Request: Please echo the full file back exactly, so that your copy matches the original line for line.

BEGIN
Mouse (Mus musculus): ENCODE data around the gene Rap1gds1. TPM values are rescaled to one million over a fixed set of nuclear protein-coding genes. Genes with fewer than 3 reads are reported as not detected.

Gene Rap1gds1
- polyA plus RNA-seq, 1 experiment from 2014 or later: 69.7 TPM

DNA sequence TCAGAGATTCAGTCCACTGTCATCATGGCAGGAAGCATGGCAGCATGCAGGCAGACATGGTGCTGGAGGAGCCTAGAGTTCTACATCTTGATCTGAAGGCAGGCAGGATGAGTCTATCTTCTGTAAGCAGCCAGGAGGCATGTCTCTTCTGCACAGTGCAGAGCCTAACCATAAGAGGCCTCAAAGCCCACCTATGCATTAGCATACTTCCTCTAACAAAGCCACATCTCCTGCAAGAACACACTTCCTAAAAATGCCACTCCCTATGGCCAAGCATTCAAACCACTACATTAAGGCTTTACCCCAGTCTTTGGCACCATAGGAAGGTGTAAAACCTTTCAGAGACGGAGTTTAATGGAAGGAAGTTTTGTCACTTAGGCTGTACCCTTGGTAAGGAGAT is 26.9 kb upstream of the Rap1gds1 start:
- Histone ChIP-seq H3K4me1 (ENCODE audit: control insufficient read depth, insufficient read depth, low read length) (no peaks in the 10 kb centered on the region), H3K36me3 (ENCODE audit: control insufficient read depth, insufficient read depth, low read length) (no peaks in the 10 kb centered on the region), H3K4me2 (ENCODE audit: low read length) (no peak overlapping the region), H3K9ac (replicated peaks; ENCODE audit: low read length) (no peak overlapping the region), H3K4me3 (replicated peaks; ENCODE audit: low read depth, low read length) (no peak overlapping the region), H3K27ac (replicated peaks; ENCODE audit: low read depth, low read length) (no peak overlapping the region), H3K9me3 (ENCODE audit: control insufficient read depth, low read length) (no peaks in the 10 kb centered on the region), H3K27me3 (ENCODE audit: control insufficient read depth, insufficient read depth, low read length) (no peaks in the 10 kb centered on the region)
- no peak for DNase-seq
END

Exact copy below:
Mouse (Mus musculus): ENCODE data around the gene Rap1gds1. TPM values are rescaled to one million over a fixed set of nuclear protein-coding genes. Genes with fewer than 3 reads are reported as not detected.

Gene Rap1gds1
- polyA plus RNA-seq, 1 experiment from 2014 or later: 69.7 TPM

DNA sequence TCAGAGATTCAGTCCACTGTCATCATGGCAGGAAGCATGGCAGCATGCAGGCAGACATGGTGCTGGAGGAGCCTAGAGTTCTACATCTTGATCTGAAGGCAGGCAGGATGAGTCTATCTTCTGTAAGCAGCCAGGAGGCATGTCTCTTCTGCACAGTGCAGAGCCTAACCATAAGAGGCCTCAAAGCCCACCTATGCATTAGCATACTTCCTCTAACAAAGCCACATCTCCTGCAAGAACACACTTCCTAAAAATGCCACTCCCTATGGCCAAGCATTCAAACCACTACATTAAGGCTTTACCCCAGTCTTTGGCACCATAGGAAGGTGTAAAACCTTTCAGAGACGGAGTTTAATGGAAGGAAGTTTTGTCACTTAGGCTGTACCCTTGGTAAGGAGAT is 26.9 kb upstream of the Rap1gds1 start:
- Histone ChIP-seq H3K4me1 (ENCODE audit: control insufficient read depth, insufficient read depth, low read length) (no peaks in the 10 kb centered on the region), H3K36me3 (ENCODE audit: control insufficient read depth, insufficient read depth, low read length) (no peaks in the 10 kb centered on the region), H3K4me2 (ENCODE audit: low read length) (no peak overlapping the region), H3K9ac (replicated peaks; ENCODE audit: low read length) (no peak overlapping the region), H3K4me3 (replicated peaks; ENCODE audit: low read depth, low read length) (no peak overlapping the region), H3K27ac (replicated peaks; ENCODE audit: low read depth, low read length) (no peak overlapping the region), H3K9me3 (ENCODE audit: control insufficient read depth, low read length) (no peaks in the 10 kb centered on the region), H3K27me3 (ENCODE audit: control insufficient read depth, insufficient read depth, low read length) (no peaks in the 10 kb centered on the region)
- no peak for DNase-seq